“I don’t need ten blue links — just give me the answer!”–Bing Search Blog post, October 2010
“Yahoo Vows Death to the ’10 Blue Links’”–IDG News article, May 2009
It’s funny: Google’s competitors spend a lot of time explaining that “ten blue links”–the traditional search results that we’ve known since the dawn of search engines–are annoying and/or obsolete. But I haven’t noticed any consumer uprising over them, or a mass exodus from search engines that use them. Actually, I suspect that any company that rails against “ten blue links” would cheerfully swap places with Google if it had the chance, dependent on blue links though Google may be.
And at Google’s Inside Search event today, thee was lots of news–but the company didn’t seem to be on a mission to deemphasize traditional results pages. Instead, most of the news was about making the blue links more useful–getting you to them more quickly, in more ways, then letting you get past them and onto a Web page that provides the information (Google would probably say “knowledge” rather than “information” which you’re looking for.
The morning’s announcements included recaps of recent Google search improvements, plus some new ones:
- Instant Pages is a new feature in Chrome which loads the first result in a Google search in the background before you click on it, so it loads almost instantly if you do click on it–even if it’s a page that normally takes several seconds to render. (You can get it in Chrome’s Dev version now, or in the next beta, or in non-beta Chrome this summer.)
- Search by Image lets users of Google.com’s desktop version drag and drop an image into the search field, then get results that relate to it. Google’s demo involved a snapshot of a Greek island which the search engine’s image-recognition technology was able to identify. (It should show up in the next couple of days.)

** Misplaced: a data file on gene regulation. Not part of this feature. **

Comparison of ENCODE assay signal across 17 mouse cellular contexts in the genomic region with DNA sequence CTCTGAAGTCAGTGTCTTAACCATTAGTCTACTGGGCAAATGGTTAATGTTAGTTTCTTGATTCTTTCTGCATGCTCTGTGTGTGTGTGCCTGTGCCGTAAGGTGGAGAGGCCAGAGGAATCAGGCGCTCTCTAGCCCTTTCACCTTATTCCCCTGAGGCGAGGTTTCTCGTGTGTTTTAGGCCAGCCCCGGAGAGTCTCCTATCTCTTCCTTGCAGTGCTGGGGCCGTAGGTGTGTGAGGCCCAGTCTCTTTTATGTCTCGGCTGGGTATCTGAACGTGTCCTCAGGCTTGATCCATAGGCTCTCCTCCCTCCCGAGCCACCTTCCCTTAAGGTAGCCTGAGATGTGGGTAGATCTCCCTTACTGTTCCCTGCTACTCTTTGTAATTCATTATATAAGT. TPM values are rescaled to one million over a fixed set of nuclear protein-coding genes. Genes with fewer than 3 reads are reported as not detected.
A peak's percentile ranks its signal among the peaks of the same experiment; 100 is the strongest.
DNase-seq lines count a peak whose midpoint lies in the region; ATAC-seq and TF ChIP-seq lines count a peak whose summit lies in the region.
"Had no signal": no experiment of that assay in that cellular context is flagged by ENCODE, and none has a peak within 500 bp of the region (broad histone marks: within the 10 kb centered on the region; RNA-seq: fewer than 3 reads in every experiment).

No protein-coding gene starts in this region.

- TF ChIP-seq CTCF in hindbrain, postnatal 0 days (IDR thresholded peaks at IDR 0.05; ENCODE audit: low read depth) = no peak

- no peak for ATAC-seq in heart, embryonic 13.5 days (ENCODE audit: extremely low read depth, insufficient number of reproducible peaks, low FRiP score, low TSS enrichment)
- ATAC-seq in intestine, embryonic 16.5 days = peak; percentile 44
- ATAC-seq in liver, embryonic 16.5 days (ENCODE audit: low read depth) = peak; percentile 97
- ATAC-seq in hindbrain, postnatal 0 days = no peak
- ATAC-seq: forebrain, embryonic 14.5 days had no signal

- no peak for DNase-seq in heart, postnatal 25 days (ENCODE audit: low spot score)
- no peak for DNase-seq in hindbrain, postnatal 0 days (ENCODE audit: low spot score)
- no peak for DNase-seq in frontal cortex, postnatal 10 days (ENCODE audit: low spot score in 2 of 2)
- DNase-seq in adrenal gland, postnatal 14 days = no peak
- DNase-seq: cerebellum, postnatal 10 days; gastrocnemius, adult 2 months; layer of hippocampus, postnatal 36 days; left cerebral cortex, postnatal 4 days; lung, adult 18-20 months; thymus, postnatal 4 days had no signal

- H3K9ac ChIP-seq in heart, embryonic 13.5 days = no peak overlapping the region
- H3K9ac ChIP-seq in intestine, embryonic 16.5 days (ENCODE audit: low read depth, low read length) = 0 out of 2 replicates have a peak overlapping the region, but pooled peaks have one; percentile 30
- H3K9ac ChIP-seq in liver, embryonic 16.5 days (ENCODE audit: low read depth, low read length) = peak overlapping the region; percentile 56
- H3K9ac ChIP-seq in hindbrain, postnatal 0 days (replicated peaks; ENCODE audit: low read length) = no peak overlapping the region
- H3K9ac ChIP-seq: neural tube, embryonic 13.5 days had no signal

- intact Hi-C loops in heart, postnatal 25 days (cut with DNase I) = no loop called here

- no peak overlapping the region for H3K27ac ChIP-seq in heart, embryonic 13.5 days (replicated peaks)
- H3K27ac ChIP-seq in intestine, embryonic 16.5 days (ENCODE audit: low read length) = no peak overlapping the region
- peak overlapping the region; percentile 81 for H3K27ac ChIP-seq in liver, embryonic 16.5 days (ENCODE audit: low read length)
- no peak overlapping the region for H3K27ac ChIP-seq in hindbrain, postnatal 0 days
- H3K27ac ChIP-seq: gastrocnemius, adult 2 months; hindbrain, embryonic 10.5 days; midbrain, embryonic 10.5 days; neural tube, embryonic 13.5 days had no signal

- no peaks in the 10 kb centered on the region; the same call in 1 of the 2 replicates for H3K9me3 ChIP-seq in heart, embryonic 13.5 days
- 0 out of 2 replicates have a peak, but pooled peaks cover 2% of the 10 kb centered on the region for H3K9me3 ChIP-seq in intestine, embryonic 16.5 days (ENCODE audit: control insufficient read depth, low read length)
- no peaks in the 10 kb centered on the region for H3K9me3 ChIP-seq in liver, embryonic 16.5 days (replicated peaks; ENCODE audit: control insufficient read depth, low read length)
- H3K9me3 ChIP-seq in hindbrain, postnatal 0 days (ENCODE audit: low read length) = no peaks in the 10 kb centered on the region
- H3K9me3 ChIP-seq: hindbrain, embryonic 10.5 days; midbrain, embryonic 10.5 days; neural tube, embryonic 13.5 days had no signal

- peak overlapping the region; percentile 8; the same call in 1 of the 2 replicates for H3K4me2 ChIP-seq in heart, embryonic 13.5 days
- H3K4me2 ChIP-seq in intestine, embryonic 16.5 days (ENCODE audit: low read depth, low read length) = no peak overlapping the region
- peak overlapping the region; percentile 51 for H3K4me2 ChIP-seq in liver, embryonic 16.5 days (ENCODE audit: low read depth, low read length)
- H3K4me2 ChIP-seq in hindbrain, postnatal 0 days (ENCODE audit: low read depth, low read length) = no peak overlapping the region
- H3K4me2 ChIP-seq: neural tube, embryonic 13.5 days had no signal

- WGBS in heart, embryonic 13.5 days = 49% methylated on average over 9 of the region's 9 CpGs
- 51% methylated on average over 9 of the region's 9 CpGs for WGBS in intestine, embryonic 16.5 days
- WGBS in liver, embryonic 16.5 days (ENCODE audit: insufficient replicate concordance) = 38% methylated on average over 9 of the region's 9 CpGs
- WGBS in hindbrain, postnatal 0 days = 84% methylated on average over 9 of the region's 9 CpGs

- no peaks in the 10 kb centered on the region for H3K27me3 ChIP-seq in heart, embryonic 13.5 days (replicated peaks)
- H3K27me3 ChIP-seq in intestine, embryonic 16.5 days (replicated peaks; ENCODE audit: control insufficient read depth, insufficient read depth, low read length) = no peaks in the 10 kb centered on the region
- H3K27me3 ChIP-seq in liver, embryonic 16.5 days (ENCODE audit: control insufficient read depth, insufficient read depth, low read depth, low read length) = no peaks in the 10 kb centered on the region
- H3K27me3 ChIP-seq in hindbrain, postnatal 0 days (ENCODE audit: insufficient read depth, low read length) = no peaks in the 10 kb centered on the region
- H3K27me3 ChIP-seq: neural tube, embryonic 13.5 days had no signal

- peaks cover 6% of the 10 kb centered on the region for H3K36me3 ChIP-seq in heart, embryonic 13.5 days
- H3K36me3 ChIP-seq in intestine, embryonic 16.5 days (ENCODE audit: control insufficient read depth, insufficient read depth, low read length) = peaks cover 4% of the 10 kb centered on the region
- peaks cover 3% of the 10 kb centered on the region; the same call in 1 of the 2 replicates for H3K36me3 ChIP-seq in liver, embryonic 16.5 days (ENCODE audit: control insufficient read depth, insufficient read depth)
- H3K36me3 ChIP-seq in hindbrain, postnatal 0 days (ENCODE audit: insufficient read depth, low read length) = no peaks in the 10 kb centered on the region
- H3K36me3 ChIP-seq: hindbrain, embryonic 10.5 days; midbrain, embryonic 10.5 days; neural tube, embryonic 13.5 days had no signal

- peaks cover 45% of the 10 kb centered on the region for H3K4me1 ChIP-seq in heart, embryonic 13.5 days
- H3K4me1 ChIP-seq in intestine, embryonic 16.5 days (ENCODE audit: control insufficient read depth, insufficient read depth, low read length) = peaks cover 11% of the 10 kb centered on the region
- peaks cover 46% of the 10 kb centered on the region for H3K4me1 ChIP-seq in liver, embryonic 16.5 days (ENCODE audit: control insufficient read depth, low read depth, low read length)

- Voice Search, a feature of Android and Google’s iPhone app that lets you speak a query rather than typing it, will be available in Chrome as well. (It’ll roll out over the next week.)
- Google Images will get the Google Instant feature which starts displaying results as you type. (This one will arrive over the next couple of months, but you can turn it on in Google Labs now.)
- Google.com’s mobile version has some new features, including icons on the home page for items such as “Restaurants” and “Coffee” that take you directly to blue links coupled with an interactive map, and a query “builder” that lets you construct searches based on Google’s suggestions as you type. (I confess that I don’t completely understand how this second feature works even after seeing it demoed and trying it for myself.)
That’s a lot of new functionality to chew on, not all of which is available quite yet. And some of it will require Chrome, at least for now, although Google says it’s using open standards that would let other browsers implement these features, and that it plans to roll some of the new functionality into Google Toolbar.
Almost none of what the company announced today is about eliminating blue links; at most, it’s about supplementing links with additional useful info, as Google Mobile is now doing with its links-and-map view. In that respect, it strikes me as being both extremely ambitious and rather traditional.
As usual at Google events, the spokespeople on stage said (over and over) that Google is obsessed with speed–and in one way or another, everything they showed off today was about making searching faster. It says that it benchmarks how long searches take down to the millisecond, and that the new improvements can shave several seconds off a search, resulting in happier users and a happier Google.
Of course, it said similar things about Google Instant when it announced it last year. If Google watched me search and timed how long it took, I don’t dispute that Instant might be speeding things up, but I’ve never quite warmed up to it: it still makes me feel a bit as if I’m being smacked in the face with search results (some of which are irrelevant ) before I’m ready to look at them. Speed in other words, is unquestionably essential–but I’m not so sure that it automatically translates into a better experience.
I was still impressed overall by what Google showed off today, and I’m looking forward to trying it and writing about it as it rolls out. More thoughts to come…